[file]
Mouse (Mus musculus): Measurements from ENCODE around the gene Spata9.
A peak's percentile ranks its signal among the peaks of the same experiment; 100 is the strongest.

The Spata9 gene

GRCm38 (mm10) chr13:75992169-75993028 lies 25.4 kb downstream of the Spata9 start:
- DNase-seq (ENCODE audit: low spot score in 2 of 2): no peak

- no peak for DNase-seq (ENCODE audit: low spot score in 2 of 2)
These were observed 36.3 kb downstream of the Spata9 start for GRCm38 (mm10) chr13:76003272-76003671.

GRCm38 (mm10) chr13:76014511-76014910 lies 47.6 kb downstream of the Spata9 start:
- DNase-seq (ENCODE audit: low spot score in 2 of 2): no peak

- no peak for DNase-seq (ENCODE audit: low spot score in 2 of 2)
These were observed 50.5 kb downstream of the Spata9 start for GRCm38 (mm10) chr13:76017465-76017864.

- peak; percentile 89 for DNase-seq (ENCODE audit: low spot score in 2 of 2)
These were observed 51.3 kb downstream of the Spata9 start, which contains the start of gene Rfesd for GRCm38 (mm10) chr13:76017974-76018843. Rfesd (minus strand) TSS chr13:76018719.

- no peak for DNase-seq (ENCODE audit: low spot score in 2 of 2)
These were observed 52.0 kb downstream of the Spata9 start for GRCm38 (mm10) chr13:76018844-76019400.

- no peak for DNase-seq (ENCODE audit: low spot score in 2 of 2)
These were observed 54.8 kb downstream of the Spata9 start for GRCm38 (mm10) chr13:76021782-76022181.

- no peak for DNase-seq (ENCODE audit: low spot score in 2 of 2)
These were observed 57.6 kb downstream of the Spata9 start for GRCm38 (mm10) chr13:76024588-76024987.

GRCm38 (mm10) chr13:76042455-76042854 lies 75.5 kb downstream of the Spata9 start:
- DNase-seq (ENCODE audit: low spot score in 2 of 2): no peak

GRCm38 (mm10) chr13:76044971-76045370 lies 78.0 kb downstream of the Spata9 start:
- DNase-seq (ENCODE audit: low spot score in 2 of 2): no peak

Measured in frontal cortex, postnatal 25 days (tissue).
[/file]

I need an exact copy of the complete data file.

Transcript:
Mouse (Mus musculus): Measurements from ENCODE around the gene Spata9.
A peak's percentile ranks its signal among the peaks of the same experiment; 100 is the strongest.

The Spata9 gene

GRCm38 (mm10) chr13:75992169-75993028 lies 25.4 kb downstream of the Spata9 start:
- DNase-seq (ENCODE audit: low spot score in 2 of 2): no peak

- no peak for DNase-seq (ENCODE audit: low spot score in 2 of 2)
These were observed 36.3 kb downstream of the Spata9 start for GRCm38 (mm10) chr13:76003272-76003671.

GRCm38 (mm10) chr13:76014511-76014910 lies 47.6 kb downstream of the Spata9 start:
- DNase-seq (ENCODE audit: low spot score in 2 of 2): no peak

- no peak for DNase-seq (ENCODE audit: low spot score in 2 of 2)
These were observed 50.5 kb downstream of the Spata9 start for GRCm38 (mm10) chr13:76017465-76017864.

- peak; percentile 89 for DNase-seq (ENCODE audit: low spot score in 2 of 2)
These were observed 51.3 kb downstream of the Spata9 start, which contains the start of gene Rfesd for GRCm38 (mm10) chr13:76017974-76018843. Rfesd (minus strand) TSS chr13:76018719.

- no peak for DNase-seq (ENCODE audit: low spot score in 2 of 2)
These were observed 52.0 kb downstream of the Spata9 start for GRCm38 (mm10) chr13:76018844-76019400.

- no peak for DNase-seq (ENCODE audit: low spot score in 2 of 2)
These were observed 54.8 kb downstream of the Spata9 start for GRCm38 (mm10) chr13:76021782-76022181.

- no peak for DNase-seq (ENCODE audit: low spot score in 2 of 2)
These were observed 57.6 kb downstream of the Spata9 start for GRCm38 (mm10) chr13:76024588-76024987.

GRCm38 (mm10) chr13:76042455-76042854 lies 75.5 kb downstream of the Spata9 start:
- DNase-seq (ENCODE audit: low spot score in 2 of 2): no peak

GRCm38 (mm10) chr13:76044971-76045370 lies 78.0 kb downstream of the Spata9 start:
- DNase-seq (ENCODE audit: low spot score in 2 of 2): no peak

Measured in frontal cortex, postnatal 25 days (tissue).